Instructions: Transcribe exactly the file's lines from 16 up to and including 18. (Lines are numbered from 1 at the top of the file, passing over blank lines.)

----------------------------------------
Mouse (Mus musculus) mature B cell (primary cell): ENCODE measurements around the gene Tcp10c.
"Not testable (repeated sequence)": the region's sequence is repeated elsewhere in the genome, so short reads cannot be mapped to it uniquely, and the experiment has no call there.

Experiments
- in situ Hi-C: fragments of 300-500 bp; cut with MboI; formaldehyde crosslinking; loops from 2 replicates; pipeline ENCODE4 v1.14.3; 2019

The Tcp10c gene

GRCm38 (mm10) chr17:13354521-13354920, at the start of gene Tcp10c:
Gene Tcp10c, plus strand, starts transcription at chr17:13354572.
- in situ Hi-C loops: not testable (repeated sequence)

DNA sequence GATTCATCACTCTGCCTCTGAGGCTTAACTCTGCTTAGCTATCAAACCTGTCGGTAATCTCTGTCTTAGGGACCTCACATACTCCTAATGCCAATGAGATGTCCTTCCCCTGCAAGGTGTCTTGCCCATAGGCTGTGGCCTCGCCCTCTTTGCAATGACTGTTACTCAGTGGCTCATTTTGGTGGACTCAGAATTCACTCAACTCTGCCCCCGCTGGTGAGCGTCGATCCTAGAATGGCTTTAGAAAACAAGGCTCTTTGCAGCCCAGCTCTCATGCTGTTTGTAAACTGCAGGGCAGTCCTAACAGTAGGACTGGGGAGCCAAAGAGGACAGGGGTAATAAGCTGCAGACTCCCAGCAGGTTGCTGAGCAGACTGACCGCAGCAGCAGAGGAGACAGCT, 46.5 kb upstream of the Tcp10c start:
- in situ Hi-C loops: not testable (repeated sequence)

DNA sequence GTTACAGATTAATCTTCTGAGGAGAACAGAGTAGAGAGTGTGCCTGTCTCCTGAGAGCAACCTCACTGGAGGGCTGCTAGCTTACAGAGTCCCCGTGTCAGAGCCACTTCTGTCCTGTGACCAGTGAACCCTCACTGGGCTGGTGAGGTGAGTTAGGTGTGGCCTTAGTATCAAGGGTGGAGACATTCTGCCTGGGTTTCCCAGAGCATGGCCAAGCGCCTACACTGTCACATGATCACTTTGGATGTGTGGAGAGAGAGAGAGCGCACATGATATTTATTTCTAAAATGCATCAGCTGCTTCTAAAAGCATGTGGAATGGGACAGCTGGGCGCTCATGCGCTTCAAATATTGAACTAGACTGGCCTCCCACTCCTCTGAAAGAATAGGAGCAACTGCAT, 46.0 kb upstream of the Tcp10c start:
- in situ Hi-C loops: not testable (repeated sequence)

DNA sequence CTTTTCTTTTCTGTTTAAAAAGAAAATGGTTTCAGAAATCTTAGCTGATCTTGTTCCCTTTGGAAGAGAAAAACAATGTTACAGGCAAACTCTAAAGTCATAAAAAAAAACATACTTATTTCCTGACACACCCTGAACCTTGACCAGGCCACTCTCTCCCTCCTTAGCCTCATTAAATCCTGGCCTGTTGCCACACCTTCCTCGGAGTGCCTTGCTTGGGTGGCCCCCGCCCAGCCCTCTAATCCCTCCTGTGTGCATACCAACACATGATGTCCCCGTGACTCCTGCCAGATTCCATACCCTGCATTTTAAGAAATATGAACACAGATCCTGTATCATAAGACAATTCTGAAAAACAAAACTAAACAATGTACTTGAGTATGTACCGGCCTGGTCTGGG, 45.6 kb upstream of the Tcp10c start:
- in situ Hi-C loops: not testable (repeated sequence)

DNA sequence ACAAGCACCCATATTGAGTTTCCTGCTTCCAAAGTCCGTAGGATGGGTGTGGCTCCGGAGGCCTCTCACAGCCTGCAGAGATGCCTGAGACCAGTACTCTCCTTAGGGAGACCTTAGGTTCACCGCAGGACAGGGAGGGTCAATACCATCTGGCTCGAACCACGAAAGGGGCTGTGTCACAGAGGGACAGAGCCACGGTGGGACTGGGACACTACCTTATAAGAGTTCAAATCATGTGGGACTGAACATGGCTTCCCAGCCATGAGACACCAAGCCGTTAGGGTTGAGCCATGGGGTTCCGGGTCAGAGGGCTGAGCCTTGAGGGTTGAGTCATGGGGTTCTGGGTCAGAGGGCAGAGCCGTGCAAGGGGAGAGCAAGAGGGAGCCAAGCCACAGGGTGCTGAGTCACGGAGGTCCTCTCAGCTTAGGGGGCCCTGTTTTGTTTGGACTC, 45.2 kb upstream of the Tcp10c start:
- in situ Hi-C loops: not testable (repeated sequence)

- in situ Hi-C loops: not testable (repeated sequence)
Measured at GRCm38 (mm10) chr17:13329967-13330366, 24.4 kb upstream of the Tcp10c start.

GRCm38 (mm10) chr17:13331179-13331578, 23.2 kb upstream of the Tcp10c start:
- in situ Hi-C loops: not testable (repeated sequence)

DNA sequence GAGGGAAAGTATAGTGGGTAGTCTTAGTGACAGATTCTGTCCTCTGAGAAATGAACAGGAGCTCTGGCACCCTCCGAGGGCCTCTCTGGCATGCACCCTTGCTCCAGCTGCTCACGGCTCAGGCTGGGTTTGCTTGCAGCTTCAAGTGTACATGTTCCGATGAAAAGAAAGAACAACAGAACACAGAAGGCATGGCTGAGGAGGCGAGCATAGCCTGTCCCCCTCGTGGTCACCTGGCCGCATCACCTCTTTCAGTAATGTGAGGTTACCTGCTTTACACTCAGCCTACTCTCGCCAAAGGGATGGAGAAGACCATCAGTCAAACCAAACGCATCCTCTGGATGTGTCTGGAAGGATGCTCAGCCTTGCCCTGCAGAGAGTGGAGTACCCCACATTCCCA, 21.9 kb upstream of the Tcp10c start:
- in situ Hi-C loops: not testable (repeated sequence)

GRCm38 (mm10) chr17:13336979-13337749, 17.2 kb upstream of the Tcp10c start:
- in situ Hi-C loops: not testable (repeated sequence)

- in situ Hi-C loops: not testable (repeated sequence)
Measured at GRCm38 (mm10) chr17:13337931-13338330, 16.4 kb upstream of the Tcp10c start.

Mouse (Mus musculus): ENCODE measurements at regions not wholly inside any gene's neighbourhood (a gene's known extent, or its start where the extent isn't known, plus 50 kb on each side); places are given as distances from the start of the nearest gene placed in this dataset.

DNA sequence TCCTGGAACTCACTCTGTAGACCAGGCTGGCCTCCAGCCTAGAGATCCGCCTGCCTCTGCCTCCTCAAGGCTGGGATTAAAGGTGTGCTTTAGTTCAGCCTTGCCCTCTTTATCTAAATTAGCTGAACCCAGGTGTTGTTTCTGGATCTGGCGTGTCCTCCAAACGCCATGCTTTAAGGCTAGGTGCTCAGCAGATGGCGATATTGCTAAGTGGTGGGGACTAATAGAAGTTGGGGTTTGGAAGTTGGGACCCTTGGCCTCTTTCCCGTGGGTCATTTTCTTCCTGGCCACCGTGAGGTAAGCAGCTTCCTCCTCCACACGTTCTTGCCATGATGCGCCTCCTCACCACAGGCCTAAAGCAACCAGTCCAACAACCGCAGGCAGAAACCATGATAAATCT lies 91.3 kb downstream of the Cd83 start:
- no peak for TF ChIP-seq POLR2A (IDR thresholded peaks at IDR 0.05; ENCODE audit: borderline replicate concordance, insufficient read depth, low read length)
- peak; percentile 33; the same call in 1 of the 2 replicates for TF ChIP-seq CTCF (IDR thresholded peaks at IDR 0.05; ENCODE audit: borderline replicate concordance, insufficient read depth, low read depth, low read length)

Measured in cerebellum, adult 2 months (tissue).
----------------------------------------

- in situ Hi-C loops: not testable (repeated sequence)

- in situ Hi-C loops: not testable (repeated sequence)
Measured at GRCm38 (mm10) chr17:13329967-13330366, 24.4 kb upstream of the Tcp10c start.